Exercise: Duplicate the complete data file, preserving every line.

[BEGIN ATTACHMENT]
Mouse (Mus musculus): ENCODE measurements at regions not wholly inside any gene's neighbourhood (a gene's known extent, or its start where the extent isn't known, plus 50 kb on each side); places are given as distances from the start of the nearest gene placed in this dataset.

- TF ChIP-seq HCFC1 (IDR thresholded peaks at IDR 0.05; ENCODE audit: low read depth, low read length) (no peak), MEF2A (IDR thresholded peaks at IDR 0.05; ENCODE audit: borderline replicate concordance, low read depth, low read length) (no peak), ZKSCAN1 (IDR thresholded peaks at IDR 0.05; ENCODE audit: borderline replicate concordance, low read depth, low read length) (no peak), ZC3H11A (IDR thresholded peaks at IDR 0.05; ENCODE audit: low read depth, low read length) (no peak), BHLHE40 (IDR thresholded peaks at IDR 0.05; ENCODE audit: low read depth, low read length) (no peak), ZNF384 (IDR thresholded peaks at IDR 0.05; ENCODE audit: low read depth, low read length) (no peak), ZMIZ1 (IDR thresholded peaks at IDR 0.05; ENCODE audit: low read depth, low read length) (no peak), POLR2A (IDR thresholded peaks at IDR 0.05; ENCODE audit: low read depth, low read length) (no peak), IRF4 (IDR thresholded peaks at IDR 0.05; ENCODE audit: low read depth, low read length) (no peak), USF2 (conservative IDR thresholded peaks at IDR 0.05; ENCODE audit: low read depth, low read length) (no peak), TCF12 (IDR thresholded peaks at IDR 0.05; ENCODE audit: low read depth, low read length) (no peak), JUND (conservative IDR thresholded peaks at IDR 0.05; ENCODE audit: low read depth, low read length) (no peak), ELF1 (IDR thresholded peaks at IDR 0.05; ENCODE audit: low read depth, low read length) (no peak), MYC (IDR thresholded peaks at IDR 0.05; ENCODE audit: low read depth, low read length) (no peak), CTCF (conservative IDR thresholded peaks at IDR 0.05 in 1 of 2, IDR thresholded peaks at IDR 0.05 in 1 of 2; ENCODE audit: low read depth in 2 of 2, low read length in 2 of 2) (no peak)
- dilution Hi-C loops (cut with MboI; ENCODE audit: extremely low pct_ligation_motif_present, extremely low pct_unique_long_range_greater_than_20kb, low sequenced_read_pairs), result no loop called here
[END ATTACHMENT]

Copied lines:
Mouse (Mus musculus): ENCODE measurements at regions not wholly inside any gene's neighbourhood (a gene's known extent, or its start where the extent isn't known, plus 50 kb on each side); places are given as distances from the start of the nearest gene placed in this dataset.

- TF ChIP-seq HCFC1 (IDR thresholded peaks at IDR 0.05; ENCODE audit: low read depth, low read length) (no peak), MEF2A (IDR thresholded peaks at IDR 0.05; ENCODE audit: borderline replicate concordance, low read depth, low read length) (no peak), ZKSCAN1 (IDR thresholded peaks at IDR 0.05; ENCODE audit: borderline replicate concordance, low read depth, low read length) (no peak), ZC3H11A (IDR thresholded peaks at IDR 0.05; ENCODE audit: low read depth, low read length) (no peak), BHLHE40 (IDR thresholded peaks at IDR 0.05; ENCODE audit: low read depth, low read length) (no peak), ZNF384 (IDR thresholded peaks at IDR 0.05; ENCODE audit: low read depth, low read length) (no peak), ZMIZ1 (IDR thresholded peaks at IDR 0.05; ENCODE audit: low read depth, low read length) (no peak), POLR2A (IDR thresholded peaks at IDR 0.05; ENCODE audit: low read depth, low read length) (no peak), IRF4 (IDR thresholded peaks at IDR 0.05; ENCODE audit: low read depth, low read length) (no peak), USF2 (conservative IDR thresholded peaks at IDR 0.05; ENCODE audit: low read depth, low read length) (no peak), TCF12 (IDR thresholded peaks at IDR 0.05; ENCODE audit: low read depth, low read length) (no peak), JUND (conservative IDR thresholded peaks at IDR 0.05; ENCODE audit: low read depth, low read length) (no peak), ELF1 (IDR thresholded peaks at IDR 0.05; ENCODE audit: low read depth, low read length) (no peak), MYC (IDR thresholded peaks at IDR 0.05; ENCODE audit: low read depth, low read length) (no peak), CTCF (conservative IDR thresholded peaks at IDR 0.05 in 1 of 2, IDR thresholded peaks at IDR 0.05 in 1 of 2; ENCODE audit: low read depth in 2 of 2, low read length in 2 of 2) (no peak)
- dilution Hi-C loops (cut with MboI; ENCODE audit: extremely low pct_ligation_motif_present, extremely low pct_unique_long_range_greater_than_20kb, low sequenced_read_pairs), result no loop called here